At the end of the Second World War, with the example of Nazi eugenics, eugenics faded from public discourse, and increasingly disability cohered into a set of attributes that medicine could attend to – whether through augmentation, rehabilitation, or treatment.In both contemporary and modern history, disability was often viewed as a by-product of incest between first-degree relatives or second-degree relatives.Handicap has been disparaged as a result of false folk etymology that says it is a reference to begging.
In some countries, the law requires that disabilities are documented by a healthcare provider in order to assess qualifications for disability benefits.
Contemporary understandings of disability derive from concepts that arose during the West's scientific Enlightenment; prior to the Enlightenment, physical differences were viewed through a different lens.
With disability viewed as part of a person's biological make-up and thus their genetic inheritance, scientists turned their attention to notions of weeding such "deviations" out of the gene pool.
Various metrics for assessing a person's genetic fitness, which were then used to deport, sterilize, or institutionalize those deemed unfit.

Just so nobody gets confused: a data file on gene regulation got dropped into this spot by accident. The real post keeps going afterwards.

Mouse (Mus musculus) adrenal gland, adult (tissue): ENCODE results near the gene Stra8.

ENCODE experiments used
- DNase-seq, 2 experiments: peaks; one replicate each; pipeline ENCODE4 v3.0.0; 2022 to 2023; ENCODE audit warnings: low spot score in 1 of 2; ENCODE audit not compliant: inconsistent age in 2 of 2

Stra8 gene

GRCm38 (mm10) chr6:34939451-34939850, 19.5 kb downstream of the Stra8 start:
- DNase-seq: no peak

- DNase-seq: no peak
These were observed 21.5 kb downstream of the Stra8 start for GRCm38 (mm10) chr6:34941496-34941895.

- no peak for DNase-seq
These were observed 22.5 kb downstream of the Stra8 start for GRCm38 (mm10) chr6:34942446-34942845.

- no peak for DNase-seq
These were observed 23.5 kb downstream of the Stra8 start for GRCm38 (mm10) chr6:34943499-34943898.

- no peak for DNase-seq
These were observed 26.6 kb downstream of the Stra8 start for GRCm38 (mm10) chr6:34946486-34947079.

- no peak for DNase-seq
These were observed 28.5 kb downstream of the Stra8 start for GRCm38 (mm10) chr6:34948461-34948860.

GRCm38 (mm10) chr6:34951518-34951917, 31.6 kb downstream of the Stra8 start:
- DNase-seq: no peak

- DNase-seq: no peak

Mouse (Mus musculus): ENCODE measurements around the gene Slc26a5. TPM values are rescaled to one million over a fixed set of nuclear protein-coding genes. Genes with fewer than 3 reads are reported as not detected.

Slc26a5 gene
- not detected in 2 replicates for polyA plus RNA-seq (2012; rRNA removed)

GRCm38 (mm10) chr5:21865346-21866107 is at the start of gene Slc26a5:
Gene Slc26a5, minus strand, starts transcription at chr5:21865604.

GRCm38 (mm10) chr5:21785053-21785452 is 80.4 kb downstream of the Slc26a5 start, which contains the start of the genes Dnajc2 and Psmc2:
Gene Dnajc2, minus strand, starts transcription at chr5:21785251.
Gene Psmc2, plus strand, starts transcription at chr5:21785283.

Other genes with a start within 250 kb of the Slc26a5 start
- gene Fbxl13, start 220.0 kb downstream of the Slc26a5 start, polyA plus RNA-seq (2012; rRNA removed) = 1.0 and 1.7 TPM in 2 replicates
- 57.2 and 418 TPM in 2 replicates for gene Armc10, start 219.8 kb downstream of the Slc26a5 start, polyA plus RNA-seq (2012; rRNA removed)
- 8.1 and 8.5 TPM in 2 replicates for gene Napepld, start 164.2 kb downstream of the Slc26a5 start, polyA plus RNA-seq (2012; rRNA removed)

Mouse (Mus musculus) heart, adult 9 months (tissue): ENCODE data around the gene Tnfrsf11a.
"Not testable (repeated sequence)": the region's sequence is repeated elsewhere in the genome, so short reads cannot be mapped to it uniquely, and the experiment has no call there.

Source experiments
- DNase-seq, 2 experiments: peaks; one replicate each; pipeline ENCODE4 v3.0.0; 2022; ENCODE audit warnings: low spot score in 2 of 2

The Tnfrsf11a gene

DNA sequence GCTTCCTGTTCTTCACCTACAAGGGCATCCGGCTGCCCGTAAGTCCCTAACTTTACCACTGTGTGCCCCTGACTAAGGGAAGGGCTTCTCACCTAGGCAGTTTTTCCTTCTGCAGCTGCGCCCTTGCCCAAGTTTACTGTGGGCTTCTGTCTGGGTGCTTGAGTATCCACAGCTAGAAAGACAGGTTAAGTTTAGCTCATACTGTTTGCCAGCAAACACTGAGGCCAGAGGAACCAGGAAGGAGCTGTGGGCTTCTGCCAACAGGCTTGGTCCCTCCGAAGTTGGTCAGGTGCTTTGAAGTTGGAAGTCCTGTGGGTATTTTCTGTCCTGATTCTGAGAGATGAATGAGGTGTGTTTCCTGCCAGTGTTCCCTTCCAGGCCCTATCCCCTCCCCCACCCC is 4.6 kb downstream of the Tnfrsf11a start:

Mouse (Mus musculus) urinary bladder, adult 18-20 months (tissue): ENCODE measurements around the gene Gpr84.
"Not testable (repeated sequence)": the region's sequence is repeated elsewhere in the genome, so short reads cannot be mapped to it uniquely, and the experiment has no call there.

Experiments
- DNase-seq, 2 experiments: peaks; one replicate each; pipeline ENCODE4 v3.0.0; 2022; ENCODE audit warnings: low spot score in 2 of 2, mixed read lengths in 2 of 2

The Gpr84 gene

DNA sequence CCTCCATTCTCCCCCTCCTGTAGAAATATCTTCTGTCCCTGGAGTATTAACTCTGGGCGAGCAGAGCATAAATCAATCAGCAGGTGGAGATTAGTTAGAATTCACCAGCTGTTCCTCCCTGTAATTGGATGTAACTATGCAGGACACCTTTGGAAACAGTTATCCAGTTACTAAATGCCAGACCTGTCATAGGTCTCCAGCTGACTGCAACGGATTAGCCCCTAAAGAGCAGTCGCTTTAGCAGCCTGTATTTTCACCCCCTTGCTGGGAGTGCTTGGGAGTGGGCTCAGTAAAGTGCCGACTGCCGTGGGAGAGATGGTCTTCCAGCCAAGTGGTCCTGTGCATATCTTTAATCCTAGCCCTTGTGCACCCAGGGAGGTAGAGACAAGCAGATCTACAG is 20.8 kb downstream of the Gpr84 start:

Or the term may serve to refer to the identity of disabled people.
Physiological functional capacity (PFC) is a related term that describes an individual's performance level.
Disability, as well as other concepts including: abnormal, non-normal, and normalcy came from this.
With the rise of eugenics in the latter part of the nineteenth century, such deviations were viewed as dangerous to the health of entire populations.
During the Middle Ages, madness and other conditions were thought to be caused by demons.
They were also thought to be part of the natural order, especially during and in the fallout of the Plague, which wrought impairments throughout the general population.
These worked in tandem with scientific discourses that sought to classify and categorize and, in so doing, became methods of normalization.